Thursday, March 01, 2012

BOOK REVIEW: Vernor Vinge's Children of the Sky

Two of the best science fiction books of the last few decades were written by Vernor Vinge. These are the classic titles A Fire Upon The Deep and A Deepness in the Sky (see MadProfessah reviews by clicking on the links.) These books were published in 1992 and 2000, respectively and are now generally described as being part of the Zones of Thought series. They both won the Hugo Award for Best Novel in the year of their release. Now, nearly 20 years after the first book in the series, Vinge has published a sequel called  The Children of the Sky set in the exact same setting as A Fire Upon The Deep, with several of the characters from the earlier books returning, albeit in a time which is 10 years past the events in the first book.

Most fans are usually disappointed when a long-awaited sequel to a beloved book is finally produced. The reasons for this are unsurprising; in the intervening years both the audience and the author have both aged and changed and thus it is very difficult to recapture that spark which inflamed readers the first time. Happily, in the case of The Children of the SkyVinge is able to seemlessly drop us right back into the world he created with A Fire Upon the Deep decades before as if only a few moments had passed by.

The basics of the story are that a horrible disaster has befallen civilization. In Vinge's Universe there are Zones of space in which different levels of technology are possible. There is the Slow Zone, where faster-than-light speed is not possible due to the limitations on computational complexity and speeds, the Beyond in which FTL travel and communication is possible and the Transcend where the beings are so advanced they are for all intents and purposes Gods. These Zones of Thought are not sharp delineations and there is some variation even among the Zones. For example it's possible (and devastating) for planets to slip from one zone to the other, causing functional technological levels to vary by thousands of years of development in just a few seconds. In A Fire Upon The Deep a long-dormant evil intelligence (known as The Blight) is awakened in the Beyond and begins to cause unimaginable havoc to the civilized species who inhabit the Zone, resulting in the deaths of billions. A space ship carrying a few hundred children in "sleepboxes" (suspended animation) crashes on a planet and that story revolved around how the brother and sister Jefri and Johanna Olsndot survive their first contact with the intelligent species which inhabit the planet, called Tines World. The Olsndot siblings' parents were part of the scientific team that discovered and accidentally released The Blight into the Beyond. The Tines are 4-legged furry animals resembling dogs who communicate telepathically and through subsonic signals and when spatially close in groups of four or more form a group intelligence equivalent to humans. The Tines have a basic medieval form of society when suddenly they are exposed to the existence of modern technology from The Beyond. Additionally, a space ship (called Out of Band) from the Beyond lands on Tines World in order to rescue the children and get information on where the Blight came from in order to protect and save the rest of civilization from its devastating effects.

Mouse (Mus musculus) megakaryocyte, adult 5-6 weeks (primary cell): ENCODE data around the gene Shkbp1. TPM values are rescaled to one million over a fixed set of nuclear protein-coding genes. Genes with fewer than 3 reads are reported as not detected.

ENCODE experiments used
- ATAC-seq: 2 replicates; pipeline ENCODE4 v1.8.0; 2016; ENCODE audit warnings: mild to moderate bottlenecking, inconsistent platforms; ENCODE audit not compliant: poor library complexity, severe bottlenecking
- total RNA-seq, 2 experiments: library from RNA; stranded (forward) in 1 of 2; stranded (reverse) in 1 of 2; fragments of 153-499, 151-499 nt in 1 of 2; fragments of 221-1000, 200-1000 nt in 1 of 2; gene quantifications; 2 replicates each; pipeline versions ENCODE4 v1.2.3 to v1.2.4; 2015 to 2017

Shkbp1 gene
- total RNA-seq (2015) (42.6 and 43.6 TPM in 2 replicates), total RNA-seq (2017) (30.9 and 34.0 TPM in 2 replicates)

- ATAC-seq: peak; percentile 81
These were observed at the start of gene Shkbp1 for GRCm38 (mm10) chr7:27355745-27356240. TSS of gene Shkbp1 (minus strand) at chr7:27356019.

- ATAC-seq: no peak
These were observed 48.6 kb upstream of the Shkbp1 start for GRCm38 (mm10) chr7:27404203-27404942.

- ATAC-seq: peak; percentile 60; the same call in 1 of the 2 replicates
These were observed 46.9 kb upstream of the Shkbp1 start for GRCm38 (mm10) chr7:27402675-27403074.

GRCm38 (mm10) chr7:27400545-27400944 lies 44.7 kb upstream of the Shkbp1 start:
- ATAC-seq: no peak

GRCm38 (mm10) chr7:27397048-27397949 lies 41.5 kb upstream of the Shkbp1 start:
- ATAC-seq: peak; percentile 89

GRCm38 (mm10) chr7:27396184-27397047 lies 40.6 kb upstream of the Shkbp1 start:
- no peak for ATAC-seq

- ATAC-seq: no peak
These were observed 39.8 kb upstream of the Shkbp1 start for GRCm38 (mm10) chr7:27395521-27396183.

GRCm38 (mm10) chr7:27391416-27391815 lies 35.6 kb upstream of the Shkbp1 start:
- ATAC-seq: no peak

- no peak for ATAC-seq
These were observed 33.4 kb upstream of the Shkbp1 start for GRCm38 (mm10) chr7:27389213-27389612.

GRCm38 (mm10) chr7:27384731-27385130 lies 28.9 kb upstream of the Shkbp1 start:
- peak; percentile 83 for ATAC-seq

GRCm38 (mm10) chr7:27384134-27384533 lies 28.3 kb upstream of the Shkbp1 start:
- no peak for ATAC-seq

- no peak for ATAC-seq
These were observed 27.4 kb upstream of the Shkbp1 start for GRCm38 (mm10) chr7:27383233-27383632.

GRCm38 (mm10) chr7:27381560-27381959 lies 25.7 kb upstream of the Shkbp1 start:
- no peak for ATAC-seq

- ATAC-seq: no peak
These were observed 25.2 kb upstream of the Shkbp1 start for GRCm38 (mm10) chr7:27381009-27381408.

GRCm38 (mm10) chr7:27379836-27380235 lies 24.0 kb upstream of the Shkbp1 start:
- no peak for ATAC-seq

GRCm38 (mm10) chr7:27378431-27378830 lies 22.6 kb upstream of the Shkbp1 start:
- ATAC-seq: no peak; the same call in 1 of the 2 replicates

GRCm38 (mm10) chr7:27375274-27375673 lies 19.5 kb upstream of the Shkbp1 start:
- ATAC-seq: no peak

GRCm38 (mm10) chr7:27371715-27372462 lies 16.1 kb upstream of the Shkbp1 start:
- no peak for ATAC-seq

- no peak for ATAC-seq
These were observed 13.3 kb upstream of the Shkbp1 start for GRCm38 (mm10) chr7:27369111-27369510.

In The Children of the Sky, Tines World is now firmly in the Slow Zone and ten years have passed since the events of the A Fire Upon The Deep and most of the children who were in coldsleep have been awakened and are starting to form a society with the realization they may never get back to The Beyond and ever experience those familiar technologies again. One of the fascinating aspects of A Fire Upon The Deep (and A Deepness in the Sky) is the incredibly detailed and complex society that Vinge is able to produce, in a completely alien context. Here we have humans interacting with dog-like hive minds and the characters are drawn with such fully realized motivations and emotions that you are forced to empathise with them. Another feature of Vinge's writing is the ambiguity of his characters, especially his villains. In A Fire Upon The Deep it is not very easy to distinguish who the "good guys" are from the "bad guys" and it is a central tension of the book, which returns in the sequel Children of the Sky that just because we are getting a first-person perspective on events from a particular character does not necessarily mean that that character is a force for "good."  In fact, central to Children of the Sky is who gets to decide what is "good" or the best course of action for a group of people? How are those decisions made? There are (at least) two main factions and they both feel they are doing the correct thing for the Children and Tines World as a whole. Eventually it becomes clear that one faction is willing to commit horrific crimes (of violence, kidnapping and murder) to achieve its ends and so the reader (or at least This Reader) made a choice as to which faction to support. Then the tension is will the good guys win or will the bad guys win? This is quite a suspenseful question which basically kept me up reading until 5am to finish the book, and by the end several questions (but notably not all of them) are answered, which leads most observers and reviewers to think that there will probably be a sequel (or sequels) forthcoming.

Hopefully, it won't take another 20 years for Vernor Vinge to write it!

Author: Vernor Vinge.
Length: 448 pages.
Publisher:  TOR Books.
Published: October 11, 2011.

OVERALL GRADE: A/A- (3.83/4.0).


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